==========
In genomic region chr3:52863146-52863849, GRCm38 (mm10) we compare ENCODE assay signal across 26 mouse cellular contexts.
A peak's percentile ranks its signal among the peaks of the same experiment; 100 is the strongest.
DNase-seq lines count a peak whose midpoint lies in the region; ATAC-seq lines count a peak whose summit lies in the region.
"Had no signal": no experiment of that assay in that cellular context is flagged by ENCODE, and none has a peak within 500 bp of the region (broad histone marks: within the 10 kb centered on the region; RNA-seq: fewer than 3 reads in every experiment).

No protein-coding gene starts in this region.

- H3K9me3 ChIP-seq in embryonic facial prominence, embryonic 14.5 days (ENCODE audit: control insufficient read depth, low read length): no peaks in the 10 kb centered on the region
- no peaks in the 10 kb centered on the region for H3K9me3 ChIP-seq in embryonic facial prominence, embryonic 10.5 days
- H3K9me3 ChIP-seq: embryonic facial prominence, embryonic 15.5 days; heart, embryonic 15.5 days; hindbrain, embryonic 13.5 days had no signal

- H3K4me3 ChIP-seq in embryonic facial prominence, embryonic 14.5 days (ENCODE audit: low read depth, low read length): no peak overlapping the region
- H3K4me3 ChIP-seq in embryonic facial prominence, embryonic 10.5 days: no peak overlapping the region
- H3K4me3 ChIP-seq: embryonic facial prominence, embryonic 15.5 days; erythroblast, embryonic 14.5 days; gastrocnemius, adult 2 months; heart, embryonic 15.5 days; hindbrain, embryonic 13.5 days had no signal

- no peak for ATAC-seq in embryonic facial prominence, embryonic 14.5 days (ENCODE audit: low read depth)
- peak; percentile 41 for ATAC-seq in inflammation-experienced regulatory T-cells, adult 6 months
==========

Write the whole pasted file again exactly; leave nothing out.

In genomic region chr3:52863146-52863849, GRCm38 (mm10) we compare ENCODE assay signal across 26 mouse cellular contexts.
A peak's percentile ranks its signal among the peaks of the same experiment; 100 is the strongest.
DNase-seq lines count a peak whose midpoint lies in the region; ATAC-seq lines count a peak whose summit lies in the region.
"Had no signal": no experiment of that assay in that cellular context is flagged by ENCODE, and none has a peak within 500 bp of the region (broad histone marks: within the 10 kb centered on the region; RNA-seq: fewer than 3 reads in every experiment).

No protein-coding gene starts in this region.

- H3K9me3 ChIP-seq in embryonic facial prominence, embryonic 14.5 days (ENCODE audit: control insufficient read depth, low read length): no peaks in the 10 kb centered on the region
- no peaks in the 10 kb centered on the region for H3K9me3 ChIP-seq in embryonic facial prominence, embryonic 10.5 days
- H3K9me3 ChIP-seq: embryonic facial prominence, embryonic 15.5 days; heart, embryonic 15.5 days; hindbrain, embryonic 13.5 days had no signal

- H3K4me3 ChIP-seq in embryonic facial prominence, embryonic 14.5 days (ENCODE audit: low read depth, low read length): no peak overlapping the region
- H3K4me3 ChIP-seq in embryonic facial prominence, embryonic 10.5 days: no peak overlapping the region
- H3K4me3 ChIP-seq: embryonic facial prominence, embryonic 15.5 days; erythroblast, embryonic 14.5 days; gastrocnemius, adult 2 months; heart, embryonic 15.5 days; hindbrain, embryonic 13.5 days had no signal

- no peak for ATAC-seq in embryonic facial prominence, embryonic 14.5 days (ENCODE audit: low read depth)
- peak; percentile 41 for ATAC-seq in inflammation-experienced regulatory T-cells, adult 6 months